Raspberry as Pi Ethernet-WiFi-Bridge

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The Challenge

I wanted to set up my Raspberry Pi 3 as Webcam, intranet server, and Ethernet-WiFi-Bridge. In the long run I want to use some kind of QOA/shaping on the Pi to manage my really bad internet connection (yes, 6MBit/s in a country where 82 million people live on 356 thousand square-kilometers (about 230 people per square-km).

Setup

Install additional software

apt-get install hostapd bridge-utils dhcp-helper dnsutils traceroute

What do they do?

  • hostapd: A daemon that sets up your WiFi as a access point, so anyone can join. Please note, that this means WiFi only. No DHCP, and therefore no DNS.
  • bridge-utils: These provide the bridging you need to "connect" the ethernet and WiFi interfaces.
  • dhcp-helper: DHCP uses a broadcast to the network (address) to reach the DHCP-server. Since broadcasts stay in the broadcast-domain with a TTL of 1, they won't get bridged. This is where dhcp-helper comes in. It forwards the broadcasts in all other nets (except the one specified with -b, obviously because there is the dhcp-server...).
  • dnsutils: Just to do a nslookup from time to time. You can test your DNS-setup as well as lookup with nslookup[1]
  • traceroute: Might come in handy if you have networking problems (and you WILL have :) )

Configuration

vi /etc/sysctl.conf

and set

net.ipv4.ip_forward=1
net.ipv6.conf.all.disable_ipv6 = 1

Explanation: Disable IPv6 (to KISS) and enable forwarding for IPv4[2].


vi /etc/default/hostapd 

and set:

DAEMON_CONF="/etc/hostapd/hostapd.conf"

Explanation: The hostapd looks in the configfile, where his configfile is. I don't get what this is good for.


vi /etc/hostapd/hostapd.conf

and set something like this:

interface=wlan0
driver=nl80211
bridge=br0
hw_mode=g
channel=7
ieee80211n=1
wmm_enabled=1
macaddr_acl=0
auth_algs=1
ignore_broadcast_ssid=0
wpa=2
wpa_key_mgmt=WPA-PSK
wpa_pairwise=TKIP
rsn_pairwise=CCMP
ssid=HeartOfGold
wpa_passphrase=42_42_42_42

Explanation: hostapd creates the WiFi-Access Point and creates a bridge-device br0, which he ties (only) wlan0 to[3].


vi /etc/dhcpcd.conf

and set something like this:

nohook wpa_supplicant
denyinterfaces wlan0

Explanation: I omit /etc/wpa_supplicant/wpa_supplicant.conf for wlan0. It is essential that there remains only one layer3-active (meaning using IP) interface, and that is br0. Otherwise you get a routing mess. Since br0 and eth0 are not omitted (denied), they get IPAs from the DHCP-Server. That's necessary for br0, and not for eth0 (but when I omitted eth0, the bridge didn't come up. So I removed the IPA later (see below).


vi /etc/network/interfaces

Don't touch this file. dhcpcd gets jealous...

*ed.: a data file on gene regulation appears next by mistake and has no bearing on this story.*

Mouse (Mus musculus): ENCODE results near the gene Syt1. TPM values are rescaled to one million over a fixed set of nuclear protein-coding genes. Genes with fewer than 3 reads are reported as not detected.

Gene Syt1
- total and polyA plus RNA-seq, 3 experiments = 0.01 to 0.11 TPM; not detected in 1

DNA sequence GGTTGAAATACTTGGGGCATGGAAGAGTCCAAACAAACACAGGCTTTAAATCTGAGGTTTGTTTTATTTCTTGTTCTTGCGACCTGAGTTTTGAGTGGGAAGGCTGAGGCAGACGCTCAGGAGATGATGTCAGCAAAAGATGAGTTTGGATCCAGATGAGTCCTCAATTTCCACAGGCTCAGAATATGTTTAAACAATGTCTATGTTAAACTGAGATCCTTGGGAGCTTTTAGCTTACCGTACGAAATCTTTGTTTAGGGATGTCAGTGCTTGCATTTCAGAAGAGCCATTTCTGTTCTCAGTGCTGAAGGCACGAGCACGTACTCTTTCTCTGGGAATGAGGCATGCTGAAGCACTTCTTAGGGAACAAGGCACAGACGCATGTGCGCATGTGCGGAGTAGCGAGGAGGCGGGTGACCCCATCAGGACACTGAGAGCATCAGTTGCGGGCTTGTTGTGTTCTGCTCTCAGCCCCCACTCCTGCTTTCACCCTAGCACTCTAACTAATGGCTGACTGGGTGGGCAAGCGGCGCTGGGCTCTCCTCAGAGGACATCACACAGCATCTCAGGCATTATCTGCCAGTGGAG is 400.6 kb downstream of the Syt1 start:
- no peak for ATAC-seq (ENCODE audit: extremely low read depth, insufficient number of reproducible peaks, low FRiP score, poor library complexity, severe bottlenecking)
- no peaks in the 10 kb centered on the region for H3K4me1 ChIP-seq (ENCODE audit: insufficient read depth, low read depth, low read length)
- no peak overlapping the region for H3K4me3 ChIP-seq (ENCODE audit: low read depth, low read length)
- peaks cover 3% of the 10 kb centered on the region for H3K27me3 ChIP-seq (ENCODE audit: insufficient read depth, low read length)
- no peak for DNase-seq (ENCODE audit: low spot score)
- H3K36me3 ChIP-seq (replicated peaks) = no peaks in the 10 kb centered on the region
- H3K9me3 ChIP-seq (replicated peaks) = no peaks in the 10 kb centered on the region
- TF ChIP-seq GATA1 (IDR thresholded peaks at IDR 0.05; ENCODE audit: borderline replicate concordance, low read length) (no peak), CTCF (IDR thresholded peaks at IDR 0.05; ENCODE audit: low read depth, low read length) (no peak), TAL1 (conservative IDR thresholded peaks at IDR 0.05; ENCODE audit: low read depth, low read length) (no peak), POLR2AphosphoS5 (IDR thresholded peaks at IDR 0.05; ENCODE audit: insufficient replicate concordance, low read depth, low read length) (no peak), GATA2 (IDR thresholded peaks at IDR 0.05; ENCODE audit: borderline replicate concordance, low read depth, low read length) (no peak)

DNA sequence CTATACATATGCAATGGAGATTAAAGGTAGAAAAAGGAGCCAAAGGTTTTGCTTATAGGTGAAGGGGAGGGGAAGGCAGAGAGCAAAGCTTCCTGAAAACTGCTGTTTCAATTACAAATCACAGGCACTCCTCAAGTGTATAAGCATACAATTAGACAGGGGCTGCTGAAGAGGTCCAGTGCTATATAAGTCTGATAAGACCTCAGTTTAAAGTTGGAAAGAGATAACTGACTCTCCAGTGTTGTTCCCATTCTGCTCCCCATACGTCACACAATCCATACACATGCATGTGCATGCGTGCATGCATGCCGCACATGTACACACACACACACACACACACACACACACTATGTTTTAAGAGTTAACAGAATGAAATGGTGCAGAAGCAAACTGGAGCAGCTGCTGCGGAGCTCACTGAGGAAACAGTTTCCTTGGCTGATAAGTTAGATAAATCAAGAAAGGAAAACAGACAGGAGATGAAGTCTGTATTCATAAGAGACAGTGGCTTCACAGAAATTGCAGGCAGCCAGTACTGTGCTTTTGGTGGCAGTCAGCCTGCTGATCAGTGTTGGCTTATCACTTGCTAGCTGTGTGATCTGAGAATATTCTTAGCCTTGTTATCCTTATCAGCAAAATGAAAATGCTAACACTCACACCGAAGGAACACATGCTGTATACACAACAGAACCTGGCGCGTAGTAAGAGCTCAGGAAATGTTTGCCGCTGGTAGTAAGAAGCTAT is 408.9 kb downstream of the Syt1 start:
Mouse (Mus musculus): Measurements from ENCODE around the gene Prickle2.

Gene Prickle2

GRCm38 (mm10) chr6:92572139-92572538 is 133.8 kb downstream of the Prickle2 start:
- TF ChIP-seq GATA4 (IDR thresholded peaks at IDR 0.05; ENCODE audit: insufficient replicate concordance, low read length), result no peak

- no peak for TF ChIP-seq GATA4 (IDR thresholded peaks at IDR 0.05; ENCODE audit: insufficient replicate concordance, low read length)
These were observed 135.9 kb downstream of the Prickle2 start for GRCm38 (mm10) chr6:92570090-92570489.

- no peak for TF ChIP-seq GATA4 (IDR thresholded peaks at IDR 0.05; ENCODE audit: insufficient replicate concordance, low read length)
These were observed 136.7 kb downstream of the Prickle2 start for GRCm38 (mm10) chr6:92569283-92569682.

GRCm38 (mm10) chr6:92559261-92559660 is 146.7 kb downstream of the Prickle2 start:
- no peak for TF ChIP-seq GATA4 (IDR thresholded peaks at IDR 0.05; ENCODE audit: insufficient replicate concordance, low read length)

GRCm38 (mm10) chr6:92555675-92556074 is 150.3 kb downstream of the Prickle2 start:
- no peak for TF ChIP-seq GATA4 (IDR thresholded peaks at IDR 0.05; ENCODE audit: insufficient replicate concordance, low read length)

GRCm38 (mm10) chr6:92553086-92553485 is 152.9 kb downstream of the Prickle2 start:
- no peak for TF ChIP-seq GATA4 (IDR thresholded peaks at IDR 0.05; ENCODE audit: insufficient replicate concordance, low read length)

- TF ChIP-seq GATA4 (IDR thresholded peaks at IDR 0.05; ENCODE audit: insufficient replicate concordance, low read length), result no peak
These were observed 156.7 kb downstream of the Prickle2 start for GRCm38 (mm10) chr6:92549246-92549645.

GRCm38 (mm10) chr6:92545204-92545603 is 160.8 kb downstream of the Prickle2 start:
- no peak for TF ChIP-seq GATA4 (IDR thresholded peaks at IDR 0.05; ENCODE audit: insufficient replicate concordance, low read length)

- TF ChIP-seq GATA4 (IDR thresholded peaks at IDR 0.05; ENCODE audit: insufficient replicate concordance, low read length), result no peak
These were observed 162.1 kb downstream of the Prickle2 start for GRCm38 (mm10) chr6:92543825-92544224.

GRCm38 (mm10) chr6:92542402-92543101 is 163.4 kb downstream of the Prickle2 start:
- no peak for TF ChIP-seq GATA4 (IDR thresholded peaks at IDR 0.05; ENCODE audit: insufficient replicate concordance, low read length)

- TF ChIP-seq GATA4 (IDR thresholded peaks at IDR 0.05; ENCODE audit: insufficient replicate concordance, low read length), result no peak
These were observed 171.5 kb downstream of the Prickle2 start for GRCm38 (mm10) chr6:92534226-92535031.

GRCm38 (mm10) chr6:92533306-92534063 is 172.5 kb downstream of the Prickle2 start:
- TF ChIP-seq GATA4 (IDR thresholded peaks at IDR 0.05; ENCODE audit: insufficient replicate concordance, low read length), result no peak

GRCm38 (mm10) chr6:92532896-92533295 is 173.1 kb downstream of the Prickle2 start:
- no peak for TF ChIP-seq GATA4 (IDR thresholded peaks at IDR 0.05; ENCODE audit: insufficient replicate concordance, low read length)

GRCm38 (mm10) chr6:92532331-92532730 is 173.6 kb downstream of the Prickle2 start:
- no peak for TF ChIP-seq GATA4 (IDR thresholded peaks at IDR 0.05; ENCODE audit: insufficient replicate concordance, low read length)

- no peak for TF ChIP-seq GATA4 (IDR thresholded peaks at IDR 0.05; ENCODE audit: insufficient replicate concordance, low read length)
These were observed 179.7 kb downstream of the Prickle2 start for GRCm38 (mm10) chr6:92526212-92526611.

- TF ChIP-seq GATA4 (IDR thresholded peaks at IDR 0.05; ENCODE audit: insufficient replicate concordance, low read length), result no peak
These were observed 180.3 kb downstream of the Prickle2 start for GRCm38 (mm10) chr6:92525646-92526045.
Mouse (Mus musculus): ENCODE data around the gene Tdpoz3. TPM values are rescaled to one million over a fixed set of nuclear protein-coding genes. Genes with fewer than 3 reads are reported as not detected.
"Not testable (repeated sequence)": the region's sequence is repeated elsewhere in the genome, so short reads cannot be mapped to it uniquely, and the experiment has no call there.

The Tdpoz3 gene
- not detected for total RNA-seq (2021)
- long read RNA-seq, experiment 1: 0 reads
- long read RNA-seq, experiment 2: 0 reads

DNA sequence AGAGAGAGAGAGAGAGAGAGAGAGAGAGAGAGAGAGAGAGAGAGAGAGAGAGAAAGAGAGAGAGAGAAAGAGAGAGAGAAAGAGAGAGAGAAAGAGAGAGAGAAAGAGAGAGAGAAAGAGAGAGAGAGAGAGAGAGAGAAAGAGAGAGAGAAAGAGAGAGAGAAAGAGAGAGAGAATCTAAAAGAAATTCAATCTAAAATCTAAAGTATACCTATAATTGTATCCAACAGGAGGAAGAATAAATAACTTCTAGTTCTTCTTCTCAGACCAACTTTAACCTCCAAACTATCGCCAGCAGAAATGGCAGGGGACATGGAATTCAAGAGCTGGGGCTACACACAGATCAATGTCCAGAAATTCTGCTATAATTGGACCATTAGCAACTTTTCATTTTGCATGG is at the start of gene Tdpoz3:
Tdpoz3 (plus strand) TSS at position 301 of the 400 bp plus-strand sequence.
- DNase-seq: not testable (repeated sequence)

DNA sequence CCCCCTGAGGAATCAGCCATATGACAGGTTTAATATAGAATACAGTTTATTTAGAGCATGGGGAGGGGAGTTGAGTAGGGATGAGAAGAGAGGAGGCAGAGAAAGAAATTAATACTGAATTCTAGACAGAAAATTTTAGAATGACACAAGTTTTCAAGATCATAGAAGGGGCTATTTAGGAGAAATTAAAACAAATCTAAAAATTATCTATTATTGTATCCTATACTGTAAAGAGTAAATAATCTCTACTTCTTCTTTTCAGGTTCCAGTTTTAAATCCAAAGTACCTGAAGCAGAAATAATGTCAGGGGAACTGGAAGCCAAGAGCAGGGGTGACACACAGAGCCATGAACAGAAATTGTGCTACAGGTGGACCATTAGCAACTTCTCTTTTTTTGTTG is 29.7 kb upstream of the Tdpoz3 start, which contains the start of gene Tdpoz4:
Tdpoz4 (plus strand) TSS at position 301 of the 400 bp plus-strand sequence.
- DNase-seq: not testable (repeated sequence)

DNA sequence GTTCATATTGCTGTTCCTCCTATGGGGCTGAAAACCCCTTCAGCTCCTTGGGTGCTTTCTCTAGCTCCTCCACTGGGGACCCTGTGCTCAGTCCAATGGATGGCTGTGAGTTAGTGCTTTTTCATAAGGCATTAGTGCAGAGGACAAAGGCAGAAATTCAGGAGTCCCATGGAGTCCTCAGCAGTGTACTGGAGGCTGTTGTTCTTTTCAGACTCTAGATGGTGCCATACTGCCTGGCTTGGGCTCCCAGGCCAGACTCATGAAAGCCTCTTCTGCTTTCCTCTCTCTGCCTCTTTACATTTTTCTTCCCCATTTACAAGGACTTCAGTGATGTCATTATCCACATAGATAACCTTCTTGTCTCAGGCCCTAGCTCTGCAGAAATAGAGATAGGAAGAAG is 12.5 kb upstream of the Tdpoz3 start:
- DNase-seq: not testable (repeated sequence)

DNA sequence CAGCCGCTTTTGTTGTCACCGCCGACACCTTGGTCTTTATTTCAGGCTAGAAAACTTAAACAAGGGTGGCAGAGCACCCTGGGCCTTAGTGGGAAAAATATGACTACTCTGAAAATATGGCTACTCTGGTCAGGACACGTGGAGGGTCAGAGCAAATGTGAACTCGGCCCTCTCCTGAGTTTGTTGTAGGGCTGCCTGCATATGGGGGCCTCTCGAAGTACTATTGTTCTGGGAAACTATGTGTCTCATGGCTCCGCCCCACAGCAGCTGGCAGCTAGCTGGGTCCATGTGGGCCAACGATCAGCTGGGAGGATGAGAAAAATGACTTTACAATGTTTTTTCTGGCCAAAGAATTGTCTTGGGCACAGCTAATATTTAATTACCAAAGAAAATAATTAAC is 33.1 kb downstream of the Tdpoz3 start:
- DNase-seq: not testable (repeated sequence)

vi /etc/default/dhcp-helper

and set:

DHCPHELPER_OPTS="-b eth0"

Explanation: dhcp-helper will now forward all DHCP-related boradcasts to this interface (and none coming from there to the other interfaces).


vi /etc/avahi/avahi-daemon.conf

and set:

[reflector]
enable-reflector=yes

Explanation: Enable mDNS relaying.


As mentioned before, the br0-device is only tied to wlan0, so we must take care of this. You might want to do this with a script in /etc/network/if-up.d/ like (WORK-IN-PROGRESS!):
# only do it, if necessary
/sbin/brctl show | /bin/grep eth0 && exit 0
/bin/sleep 1
 
# Remove IPA from eth0
ip addr flush dev eth0

Known issues

  • After br0 is set up and this appears in the log:
Feb  5 11:59:10 pi3 kernel: [   46.256296] br0: port 2(eth0) entered blocking state
Feb  5 11:59:10 pi3 kernel: [   46.256321] br0: port 2(eth0) entered disabled state
Feb  5 11:59:10 pi3 kernel: [   46.257064] device eth0 entered promiscuous mode
    • DNS-lookups fail (and therefore everything else, like pings to external hosts or apt-get
    • the Pi can't be reached by ssh or any other service

Thinking out loud: br0 linkes eth0 and wlan0 on layer 2. Thus can't have an IPA. But br0 can. I hope. :-)

[SOLVED] - The reason was the IPA on eth0, which is no layer3 interface anymore. Removing the IPA did the trick.

Notes

Since you use a DHCP server and you manually set IPAs, you might want to reserve those IPAs in your DHCP-server configuration. This might become handy:

systemd-resolve --status

Displays your DNS-setup

nslookup www.wurst-wasser.net

Displays queried servers and queries (really!)

brctl showstp br0

Shows forwarding state

brctl showmacs br0

Shows all MACs displays something like arp -a does, the MACs of the machines using the bridge.


  1. or dig
  2. Which is quite unnecessary ;), since we bridge at layer 2...
  3. Check with: brctl show